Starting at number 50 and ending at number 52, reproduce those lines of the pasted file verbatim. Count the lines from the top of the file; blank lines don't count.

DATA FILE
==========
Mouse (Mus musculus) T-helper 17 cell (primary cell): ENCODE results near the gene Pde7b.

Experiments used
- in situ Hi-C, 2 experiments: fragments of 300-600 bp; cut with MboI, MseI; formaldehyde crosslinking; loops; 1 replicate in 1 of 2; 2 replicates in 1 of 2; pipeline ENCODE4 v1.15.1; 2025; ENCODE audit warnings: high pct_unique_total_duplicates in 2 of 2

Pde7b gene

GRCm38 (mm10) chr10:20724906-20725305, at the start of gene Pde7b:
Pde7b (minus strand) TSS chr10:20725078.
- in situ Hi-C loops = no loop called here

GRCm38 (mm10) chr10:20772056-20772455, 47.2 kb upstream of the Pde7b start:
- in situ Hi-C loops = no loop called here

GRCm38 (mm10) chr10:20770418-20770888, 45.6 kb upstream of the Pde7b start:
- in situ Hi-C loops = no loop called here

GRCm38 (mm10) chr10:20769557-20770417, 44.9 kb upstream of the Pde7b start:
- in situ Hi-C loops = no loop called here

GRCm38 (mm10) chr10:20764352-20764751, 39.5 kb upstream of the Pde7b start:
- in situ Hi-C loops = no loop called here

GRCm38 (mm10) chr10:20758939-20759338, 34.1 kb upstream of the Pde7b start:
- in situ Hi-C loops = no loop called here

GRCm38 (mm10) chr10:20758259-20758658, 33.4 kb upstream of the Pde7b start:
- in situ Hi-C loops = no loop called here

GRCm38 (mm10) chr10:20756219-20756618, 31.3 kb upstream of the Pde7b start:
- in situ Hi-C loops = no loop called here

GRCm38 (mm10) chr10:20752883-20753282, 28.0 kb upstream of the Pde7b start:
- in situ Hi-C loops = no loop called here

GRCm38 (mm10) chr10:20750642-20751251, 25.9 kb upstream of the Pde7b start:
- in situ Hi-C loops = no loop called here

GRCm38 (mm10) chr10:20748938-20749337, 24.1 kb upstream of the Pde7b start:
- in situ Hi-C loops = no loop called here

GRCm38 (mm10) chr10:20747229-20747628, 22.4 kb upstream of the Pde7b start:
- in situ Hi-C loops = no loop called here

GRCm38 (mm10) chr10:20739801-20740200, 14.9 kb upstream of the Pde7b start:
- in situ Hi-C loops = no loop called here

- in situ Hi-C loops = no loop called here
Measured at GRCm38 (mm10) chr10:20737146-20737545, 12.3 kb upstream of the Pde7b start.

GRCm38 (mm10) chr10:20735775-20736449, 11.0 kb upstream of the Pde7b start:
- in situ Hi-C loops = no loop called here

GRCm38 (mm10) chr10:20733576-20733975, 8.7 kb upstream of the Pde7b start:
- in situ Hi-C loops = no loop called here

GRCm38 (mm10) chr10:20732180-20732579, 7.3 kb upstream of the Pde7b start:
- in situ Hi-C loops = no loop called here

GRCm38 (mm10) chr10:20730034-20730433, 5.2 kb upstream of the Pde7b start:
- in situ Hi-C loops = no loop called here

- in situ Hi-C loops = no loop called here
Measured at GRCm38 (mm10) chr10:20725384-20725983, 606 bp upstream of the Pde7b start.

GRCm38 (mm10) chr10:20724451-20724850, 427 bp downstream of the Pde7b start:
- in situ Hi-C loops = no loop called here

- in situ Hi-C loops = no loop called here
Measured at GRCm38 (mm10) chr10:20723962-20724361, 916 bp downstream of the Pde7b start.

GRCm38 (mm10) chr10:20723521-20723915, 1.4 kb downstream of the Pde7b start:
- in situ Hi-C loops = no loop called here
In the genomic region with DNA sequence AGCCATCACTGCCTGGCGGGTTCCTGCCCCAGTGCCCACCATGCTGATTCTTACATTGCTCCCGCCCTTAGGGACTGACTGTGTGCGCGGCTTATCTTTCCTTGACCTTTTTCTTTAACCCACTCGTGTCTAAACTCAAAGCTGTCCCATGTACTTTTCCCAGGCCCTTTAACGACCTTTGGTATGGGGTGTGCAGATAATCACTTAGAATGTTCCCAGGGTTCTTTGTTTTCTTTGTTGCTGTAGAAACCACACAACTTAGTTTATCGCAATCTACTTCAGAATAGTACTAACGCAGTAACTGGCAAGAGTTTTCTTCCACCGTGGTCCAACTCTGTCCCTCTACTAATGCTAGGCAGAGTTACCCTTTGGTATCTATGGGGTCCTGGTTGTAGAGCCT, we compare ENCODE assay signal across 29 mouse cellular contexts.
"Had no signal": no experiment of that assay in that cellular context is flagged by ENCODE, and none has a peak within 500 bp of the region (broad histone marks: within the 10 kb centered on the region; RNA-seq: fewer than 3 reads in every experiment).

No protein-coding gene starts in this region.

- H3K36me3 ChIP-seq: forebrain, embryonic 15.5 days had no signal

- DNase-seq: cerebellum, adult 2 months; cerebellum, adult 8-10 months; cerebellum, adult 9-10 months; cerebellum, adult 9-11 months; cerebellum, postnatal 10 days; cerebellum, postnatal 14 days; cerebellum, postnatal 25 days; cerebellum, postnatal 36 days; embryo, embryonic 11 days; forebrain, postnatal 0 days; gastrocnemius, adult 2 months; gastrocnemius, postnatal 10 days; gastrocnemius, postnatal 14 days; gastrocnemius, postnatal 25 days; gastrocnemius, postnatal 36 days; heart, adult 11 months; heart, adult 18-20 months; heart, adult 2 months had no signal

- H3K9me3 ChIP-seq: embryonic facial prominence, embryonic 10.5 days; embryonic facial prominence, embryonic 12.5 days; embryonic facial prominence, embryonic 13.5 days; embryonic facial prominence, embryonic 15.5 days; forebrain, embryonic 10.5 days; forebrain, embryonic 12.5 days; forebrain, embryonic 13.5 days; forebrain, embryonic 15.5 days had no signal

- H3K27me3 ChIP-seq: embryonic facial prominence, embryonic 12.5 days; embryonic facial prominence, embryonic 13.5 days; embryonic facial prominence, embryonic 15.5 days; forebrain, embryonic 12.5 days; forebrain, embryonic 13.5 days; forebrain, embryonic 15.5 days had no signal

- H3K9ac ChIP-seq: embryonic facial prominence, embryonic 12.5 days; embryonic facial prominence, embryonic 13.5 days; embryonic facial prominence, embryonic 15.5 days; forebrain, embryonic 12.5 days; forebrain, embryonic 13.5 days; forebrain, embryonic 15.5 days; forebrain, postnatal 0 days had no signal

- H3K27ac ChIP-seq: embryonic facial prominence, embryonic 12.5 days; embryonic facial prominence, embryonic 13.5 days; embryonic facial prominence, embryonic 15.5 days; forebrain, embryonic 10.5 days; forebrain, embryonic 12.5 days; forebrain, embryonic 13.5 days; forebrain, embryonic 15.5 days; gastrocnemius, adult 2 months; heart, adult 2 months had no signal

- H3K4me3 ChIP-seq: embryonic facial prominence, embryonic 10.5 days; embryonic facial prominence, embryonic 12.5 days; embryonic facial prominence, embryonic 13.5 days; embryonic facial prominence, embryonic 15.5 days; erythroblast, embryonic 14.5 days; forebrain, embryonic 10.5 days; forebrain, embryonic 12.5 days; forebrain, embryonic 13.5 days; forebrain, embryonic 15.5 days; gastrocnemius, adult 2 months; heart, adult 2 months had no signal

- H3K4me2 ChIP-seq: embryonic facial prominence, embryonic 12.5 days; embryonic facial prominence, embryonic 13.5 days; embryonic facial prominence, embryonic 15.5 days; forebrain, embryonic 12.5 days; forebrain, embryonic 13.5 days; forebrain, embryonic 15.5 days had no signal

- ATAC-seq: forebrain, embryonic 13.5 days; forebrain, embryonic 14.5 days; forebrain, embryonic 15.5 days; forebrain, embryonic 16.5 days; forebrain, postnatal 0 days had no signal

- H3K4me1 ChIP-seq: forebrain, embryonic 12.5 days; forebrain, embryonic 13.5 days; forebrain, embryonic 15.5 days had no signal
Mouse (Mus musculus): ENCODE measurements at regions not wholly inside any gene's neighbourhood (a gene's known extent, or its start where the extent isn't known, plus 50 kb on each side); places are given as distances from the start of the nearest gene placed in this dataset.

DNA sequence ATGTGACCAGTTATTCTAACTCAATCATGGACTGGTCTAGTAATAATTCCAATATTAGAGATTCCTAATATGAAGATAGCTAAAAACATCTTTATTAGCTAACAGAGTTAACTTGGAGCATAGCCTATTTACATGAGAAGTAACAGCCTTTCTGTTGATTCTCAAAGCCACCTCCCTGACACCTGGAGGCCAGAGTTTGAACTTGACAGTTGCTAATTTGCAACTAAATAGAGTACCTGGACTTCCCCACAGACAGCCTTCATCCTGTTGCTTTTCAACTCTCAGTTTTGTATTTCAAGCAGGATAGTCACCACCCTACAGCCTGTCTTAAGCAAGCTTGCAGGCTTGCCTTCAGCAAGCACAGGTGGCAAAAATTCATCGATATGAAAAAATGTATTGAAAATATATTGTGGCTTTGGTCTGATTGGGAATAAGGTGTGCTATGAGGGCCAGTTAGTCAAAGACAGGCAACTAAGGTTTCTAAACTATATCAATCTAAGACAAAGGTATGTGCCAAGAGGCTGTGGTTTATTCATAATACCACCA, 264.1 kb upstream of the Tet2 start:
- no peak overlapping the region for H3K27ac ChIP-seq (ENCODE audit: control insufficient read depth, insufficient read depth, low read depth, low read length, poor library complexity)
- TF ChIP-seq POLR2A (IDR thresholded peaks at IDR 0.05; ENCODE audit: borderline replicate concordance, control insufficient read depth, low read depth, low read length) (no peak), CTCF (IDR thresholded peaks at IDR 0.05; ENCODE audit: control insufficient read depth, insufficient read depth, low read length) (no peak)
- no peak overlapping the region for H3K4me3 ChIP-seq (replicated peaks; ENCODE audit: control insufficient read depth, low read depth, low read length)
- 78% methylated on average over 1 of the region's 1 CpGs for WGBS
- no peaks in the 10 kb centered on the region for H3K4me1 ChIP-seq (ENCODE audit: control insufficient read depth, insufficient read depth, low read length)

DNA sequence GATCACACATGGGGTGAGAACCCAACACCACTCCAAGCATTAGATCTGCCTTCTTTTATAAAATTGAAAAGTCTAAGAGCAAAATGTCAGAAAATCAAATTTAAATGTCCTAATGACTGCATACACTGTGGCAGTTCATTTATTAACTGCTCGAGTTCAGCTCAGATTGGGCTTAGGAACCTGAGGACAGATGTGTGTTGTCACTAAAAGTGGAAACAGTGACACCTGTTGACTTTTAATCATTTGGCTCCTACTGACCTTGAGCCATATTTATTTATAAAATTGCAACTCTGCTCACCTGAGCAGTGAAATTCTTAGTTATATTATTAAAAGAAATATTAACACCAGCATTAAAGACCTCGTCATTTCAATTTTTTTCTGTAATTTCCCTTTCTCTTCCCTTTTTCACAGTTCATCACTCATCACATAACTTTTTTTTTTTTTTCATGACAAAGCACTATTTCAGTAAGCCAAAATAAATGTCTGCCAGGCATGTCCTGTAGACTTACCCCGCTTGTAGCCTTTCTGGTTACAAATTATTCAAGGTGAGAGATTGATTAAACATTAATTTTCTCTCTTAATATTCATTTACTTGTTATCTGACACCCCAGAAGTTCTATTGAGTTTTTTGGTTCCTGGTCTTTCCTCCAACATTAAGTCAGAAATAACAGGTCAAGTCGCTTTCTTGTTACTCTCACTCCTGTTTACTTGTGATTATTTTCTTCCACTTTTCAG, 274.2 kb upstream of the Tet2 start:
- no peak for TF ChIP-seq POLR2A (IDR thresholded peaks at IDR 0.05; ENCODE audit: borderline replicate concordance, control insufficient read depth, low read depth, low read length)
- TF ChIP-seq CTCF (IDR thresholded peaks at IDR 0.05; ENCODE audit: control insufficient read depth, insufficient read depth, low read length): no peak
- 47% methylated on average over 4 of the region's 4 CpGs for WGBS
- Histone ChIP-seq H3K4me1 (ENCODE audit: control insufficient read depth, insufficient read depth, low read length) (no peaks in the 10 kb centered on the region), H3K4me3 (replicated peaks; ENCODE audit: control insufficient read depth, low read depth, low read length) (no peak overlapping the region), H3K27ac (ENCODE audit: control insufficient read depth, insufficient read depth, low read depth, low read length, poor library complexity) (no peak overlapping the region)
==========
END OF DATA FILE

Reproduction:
In the genomic region with DNA sequence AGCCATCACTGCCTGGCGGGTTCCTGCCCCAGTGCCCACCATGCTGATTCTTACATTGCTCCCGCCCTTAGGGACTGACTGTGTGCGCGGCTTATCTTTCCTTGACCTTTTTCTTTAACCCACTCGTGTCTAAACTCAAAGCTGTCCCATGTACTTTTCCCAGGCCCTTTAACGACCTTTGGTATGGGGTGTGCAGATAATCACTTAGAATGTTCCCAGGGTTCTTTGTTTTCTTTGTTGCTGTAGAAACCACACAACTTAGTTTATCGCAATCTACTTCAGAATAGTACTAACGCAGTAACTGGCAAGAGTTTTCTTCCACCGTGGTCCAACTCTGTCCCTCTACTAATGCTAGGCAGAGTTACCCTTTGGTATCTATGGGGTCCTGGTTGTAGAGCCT, we compare ENCODE assay signal across 29 mouse cellular contexts.
"Had no signal": no experiment of that assay in that cellular context is flagged by ENCODE, and none has a peak within 500 bp of the region (broad histone marks: within the 10 kb centered on the region; RNA-seq: fewer than 3 reads in every experiment).

No protein-coding gene starts in this region.